Here, in deciding not to follow the advisory guidelines sentence, the district court did not "tailor the sentence" "in light of" section 3553. Indeed, most of the § 3553(a) factors are both unaddressed by the court, and directly contravened by the sentence the court imposed. First, by departing so dramatically from the guidelines sentence range, the district court's sentence does not "avoid unwarranted sentence disparities among defendants with similar records who have been found guilty of similar conduct." § 3553(a)(6). See Booker, 125 S. Ct. at (reliance on the sentencing guidelines is generally an important means of avoiding those unwarranted disparities). Second, the sentence does not mete out just punishment, provide adequate deterrence, or promote respect for the law. § 3553(a)(2). A sentence of probation does not promote respect for the law because it sends a message to defendants like Rattoballi who purport to cooperate fully with a government investigation, but then, through obstruction, stymie it, that they can still reap the benefits of "cooperation." The sentence does not mete out just punishment because a year of home confinement, without any jail term, is inadequate punishment for a decade of fraud and bid-rigging. Moreover, Rattoballi's lies and failure to fully disclose his illegal activities had an adverse effect on several other government investigations. His failure to disclose kickbacks to CC-1 severely hampered the government's ability to further investigate, and perhaps prosecute, CC-1. Rattoballi's failure to disclose the full extent of his kickbacks to Mosallem prevented the government from charging Mosallem with the full amount of his fraud. And Rattoballi's failure to disclose, when initially questioned, his agreement with Mosallem to conceal from the government the watch and cash payments to Mosallem also prevented the government from charging Mosallem with obstruction.(22) Thus, Rattoballi's sentence is inadequate to punish him for obstructing these other investigations as well.
Finally, the sentence undermines the critical purpose of the criminal laws to deter unlawful conduct. "Business crimes are particularly suitable to deterrence. The certainty of a jail term appropriate to  cheaters like the [defendant] deters others who might otherwise be tempted to cheat." See United States v. Kloda, 133 F. Supp. 2d 345, 347 (S.D. N.Y. 2001). The same applies to Rattoballi, not only because of his criminal conduct, but because he agreed to cooperate with the government's investigation, but then lied and withheld information that stalled the investigation. Failure to impose appropriate punishment in this case encourages others to ignore obligations of cooperation agreements with impunity.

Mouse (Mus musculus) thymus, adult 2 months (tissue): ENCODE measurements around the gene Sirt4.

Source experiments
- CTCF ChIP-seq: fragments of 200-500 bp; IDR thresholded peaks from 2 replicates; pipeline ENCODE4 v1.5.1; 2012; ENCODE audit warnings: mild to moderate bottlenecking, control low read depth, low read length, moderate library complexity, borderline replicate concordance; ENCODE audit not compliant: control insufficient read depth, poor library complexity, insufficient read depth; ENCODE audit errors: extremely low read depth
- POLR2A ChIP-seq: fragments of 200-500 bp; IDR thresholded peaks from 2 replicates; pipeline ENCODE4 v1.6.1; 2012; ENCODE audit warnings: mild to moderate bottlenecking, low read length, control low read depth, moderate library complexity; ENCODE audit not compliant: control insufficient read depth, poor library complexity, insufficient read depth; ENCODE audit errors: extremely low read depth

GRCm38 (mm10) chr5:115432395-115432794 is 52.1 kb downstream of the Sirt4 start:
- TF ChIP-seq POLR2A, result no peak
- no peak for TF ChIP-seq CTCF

The sentence should be vacated and the case remanded to the district court for re-sentencing that fully complies with this Court's post-Booker precedent.
l. This brief complies with the type-volume limitation of Fed. R. App. P. 32(a)(7)(B) because it contains 9984 words, excluding the parts of the brief exempted by Fed. R. App. P. 32(a)(7)(B)(iii).
2. This brief complies with the typeface requirements of Fed. R. App. P. 32(a)(5) and the type style requirements of Fed. R. App. P. 32(a)(6) because it has been prepared in a proportionally-spaced typeface using Word Perfect 10 in 14- point Times New Roman.
I hereby certify that on this 8th day of June, 2005, I served two copies of the accompanying Brief for United States, and one copy of the Joint Appendix, by overnight express mail on:
Steve Zissou, Esq.
1. "A-#" references are to page numbers in the Joint Appendix filed with this Brief.
2. Rattoballi was aware of the maximum sentences for bid rigging and fraud, A-22-23, and he understood that the sentence ultimately rested with the discretion of the sentencing judge. A-23.
3. The Presentence Investigation Report is submitted under separate cover.
4. The PSR and government guidelines offense level was based on a fraud loss of $796,000. Although Rattoballi initially argued for an offense level of 10 based on a fraud loss of $20,000-$30,000 for the years 1998-2001 alone (A-64-65), he admitted at sentencing that "[g]oing to 1991 [the full period of the conspiracy] maybe it comes to $100,000 or thereabouts." A-138-39. He failed to include kickbacks he admittedly paid for uncharged relevant conduct (the kickbacks to CC-1), however, and also claimed that the total amount of the kickbacks to Mosallem should not be included in the fraud loss. He argued that only those kickbacks that were directly overbilled should be included in the fraud, and not the kickbacks that came out of the 20-30 percent profits he earned on the jobs he was awarded by Mosallem. A-139-40; see also A-144.
5. The 2000 edition of the sentencing guidelines was used.
6. The PSR's loss calculation included uncharged relevant conduct (PSR 7-10), see U.S.S.G. § 1B1.3, which Rattoballi admitted (A-160-62), but which the court nevertheless failed to include. A-170-75.
7. 18 U.S.C. § 3553(a) provides in pertinent part:
The court, in determining the particular sentence to be imposed, shall consider --